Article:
Adam Shand says in his pursuit of criminals: "We look for the simple facts people ... and then say, 'let's try to solve things'

Adam Shand
Adam Shand

Adam Shand, presenter of the Nine Network's Australian Crime Stories - The truth behind the headlines, is not particularly fond of the term investigative journalist.

"Every journalist should go a bit deeper I think. I've been lucky enough to have bosses who let me do it," the Walkley Award winner says.

Last week's episode saw him delve into the infamous disappearance of activist, heiress and journalist, Juanita Nielsen. This week he told of how Renae Marsden was catfished by a man she met online, manipulated and lied to, and ultimately tormented into suicide.

He says audiences are fascinated by true crime because "people want to find out something new".

"It's the same reason I get so excited about it. Is it voyeuristic? Sure, but we look for the simple facts people had at the time and then say, 'let's try to solve things'."

Shand says detectives have a different assignment to his.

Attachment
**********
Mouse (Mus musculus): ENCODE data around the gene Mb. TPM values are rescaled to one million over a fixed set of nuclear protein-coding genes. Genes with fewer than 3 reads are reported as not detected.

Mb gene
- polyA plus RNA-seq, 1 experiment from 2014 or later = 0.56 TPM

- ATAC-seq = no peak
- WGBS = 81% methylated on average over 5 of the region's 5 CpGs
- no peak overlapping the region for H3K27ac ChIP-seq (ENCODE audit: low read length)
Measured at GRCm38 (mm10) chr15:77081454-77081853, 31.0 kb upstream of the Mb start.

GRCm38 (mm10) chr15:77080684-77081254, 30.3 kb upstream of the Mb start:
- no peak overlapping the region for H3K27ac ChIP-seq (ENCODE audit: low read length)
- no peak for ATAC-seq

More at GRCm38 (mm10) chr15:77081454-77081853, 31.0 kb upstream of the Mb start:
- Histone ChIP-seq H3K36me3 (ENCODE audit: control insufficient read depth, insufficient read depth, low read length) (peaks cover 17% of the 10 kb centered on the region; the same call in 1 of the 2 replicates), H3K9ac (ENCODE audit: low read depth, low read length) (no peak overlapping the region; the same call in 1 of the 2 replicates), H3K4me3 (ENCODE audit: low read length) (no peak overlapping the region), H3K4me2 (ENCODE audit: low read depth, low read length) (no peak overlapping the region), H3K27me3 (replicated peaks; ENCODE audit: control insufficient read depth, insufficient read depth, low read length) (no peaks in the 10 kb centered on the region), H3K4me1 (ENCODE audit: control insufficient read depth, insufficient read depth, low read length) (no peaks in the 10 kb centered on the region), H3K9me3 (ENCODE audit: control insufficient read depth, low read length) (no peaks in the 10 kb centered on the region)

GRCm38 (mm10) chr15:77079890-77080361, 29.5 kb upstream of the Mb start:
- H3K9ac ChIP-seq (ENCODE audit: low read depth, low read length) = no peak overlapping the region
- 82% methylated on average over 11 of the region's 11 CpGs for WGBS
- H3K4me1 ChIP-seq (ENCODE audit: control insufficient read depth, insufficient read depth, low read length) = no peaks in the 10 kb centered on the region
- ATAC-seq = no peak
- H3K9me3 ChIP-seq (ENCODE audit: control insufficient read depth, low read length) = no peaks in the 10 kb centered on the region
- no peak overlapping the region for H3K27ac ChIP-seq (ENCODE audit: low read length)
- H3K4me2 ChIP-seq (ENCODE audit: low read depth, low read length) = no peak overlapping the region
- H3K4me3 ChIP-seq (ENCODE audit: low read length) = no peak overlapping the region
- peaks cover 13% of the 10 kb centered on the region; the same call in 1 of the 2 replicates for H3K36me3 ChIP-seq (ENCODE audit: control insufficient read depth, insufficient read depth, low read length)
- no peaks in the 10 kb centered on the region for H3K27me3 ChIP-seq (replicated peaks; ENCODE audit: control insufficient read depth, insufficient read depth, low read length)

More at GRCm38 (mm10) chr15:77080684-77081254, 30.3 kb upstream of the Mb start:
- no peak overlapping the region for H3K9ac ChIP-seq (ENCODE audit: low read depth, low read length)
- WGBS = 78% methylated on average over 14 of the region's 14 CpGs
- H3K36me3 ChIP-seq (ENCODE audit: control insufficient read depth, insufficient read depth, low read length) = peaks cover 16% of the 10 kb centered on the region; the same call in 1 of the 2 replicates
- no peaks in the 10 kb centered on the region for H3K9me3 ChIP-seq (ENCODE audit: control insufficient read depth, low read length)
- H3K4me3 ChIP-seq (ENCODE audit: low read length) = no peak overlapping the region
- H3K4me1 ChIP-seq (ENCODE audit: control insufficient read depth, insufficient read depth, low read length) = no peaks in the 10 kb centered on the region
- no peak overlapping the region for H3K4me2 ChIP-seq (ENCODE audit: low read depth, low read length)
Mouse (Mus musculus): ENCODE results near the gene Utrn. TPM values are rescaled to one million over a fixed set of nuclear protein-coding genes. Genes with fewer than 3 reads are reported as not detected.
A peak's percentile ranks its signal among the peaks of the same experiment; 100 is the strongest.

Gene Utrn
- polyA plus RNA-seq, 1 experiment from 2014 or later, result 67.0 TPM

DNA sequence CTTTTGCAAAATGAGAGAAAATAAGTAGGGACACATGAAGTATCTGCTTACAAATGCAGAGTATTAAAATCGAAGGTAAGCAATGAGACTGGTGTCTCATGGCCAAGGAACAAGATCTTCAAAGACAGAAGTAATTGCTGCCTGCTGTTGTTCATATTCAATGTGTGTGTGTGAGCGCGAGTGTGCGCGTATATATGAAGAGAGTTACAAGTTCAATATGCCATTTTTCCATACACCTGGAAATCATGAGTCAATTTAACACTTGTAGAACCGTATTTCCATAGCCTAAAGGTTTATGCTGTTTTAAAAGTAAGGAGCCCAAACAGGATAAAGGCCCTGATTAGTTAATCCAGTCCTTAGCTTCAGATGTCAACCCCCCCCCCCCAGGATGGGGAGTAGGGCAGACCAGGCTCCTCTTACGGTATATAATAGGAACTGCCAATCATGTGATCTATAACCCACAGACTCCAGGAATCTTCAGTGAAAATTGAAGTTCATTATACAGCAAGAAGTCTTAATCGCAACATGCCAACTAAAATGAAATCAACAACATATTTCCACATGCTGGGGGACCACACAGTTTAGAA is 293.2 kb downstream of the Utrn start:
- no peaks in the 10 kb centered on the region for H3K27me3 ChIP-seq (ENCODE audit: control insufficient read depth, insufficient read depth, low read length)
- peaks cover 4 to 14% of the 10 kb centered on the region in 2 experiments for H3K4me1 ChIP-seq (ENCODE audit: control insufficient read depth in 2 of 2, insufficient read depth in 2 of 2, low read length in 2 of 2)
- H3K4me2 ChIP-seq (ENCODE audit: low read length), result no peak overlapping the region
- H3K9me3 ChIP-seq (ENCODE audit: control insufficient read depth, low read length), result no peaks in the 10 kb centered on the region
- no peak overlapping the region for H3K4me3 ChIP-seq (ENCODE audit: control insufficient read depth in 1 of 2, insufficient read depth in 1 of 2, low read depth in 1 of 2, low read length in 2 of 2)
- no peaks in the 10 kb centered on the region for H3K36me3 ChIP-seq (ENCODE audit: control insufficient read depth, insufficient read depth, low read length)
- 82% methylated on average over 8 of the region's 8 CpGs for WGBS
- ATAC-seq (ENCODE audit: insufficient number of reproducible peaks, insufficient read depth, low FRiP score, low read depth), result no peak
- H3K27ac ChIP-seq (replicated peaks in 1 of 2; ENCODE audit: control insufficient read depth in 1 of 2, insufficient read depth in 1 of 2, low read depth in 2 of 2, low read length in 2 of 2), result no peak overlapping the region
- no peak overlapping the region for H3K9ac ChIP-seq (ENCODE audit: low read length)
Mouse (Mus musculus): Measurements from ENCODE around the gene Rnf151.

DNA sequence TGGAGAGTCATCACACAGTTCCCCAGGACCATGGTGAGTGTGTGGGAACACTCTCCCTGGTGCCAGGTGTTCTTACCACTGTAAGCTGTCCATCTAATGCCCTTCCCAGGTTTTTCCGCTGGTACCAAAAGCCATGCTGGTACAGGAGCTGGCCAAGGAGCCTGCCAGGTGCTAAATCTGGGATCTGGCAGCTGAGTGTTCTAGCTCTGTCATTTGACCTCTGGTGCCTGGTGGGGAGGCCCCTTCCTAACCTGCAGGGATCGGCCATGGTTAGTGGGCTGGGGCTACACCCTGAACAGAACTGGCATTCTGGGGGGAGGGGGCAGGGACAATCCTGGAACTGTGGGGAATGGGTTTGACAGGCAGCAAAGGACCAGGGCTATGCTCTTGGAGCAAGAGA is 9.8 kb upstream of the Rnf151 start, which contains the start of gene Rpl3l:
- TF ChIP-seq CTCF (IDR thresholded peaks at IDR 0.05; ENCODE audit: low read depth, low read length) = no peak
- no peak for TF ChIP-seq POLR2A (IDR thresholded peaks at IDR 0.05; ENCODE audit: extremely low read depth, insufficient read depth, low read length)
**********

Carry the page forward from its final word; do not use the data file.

"They have to take it beyond a reasonable doubt. You have to listen to everyone and then try to corroborate what you've heard.

"Sometimes you get too close to the crooks, others are too far away. You start with nothing, get a few facts, but don't jump to conclusions. You are not supposed to be a cheer squad for anyone."

His deep diving into crimes has often put him in the line of fire, but he admits to enjoying the publicity.

"I had some problems with the bikers in Melbourne, but it was more dangerous in Africa [he freelanced in Zimbabwe in the '90s]. I've been threatened on phone calls, but I was told once that it's the ones that don't ring you that you should worry about.

"I'm a storyteller. I enjoy working with the police in NSW, they do care. But I'm the good time detective."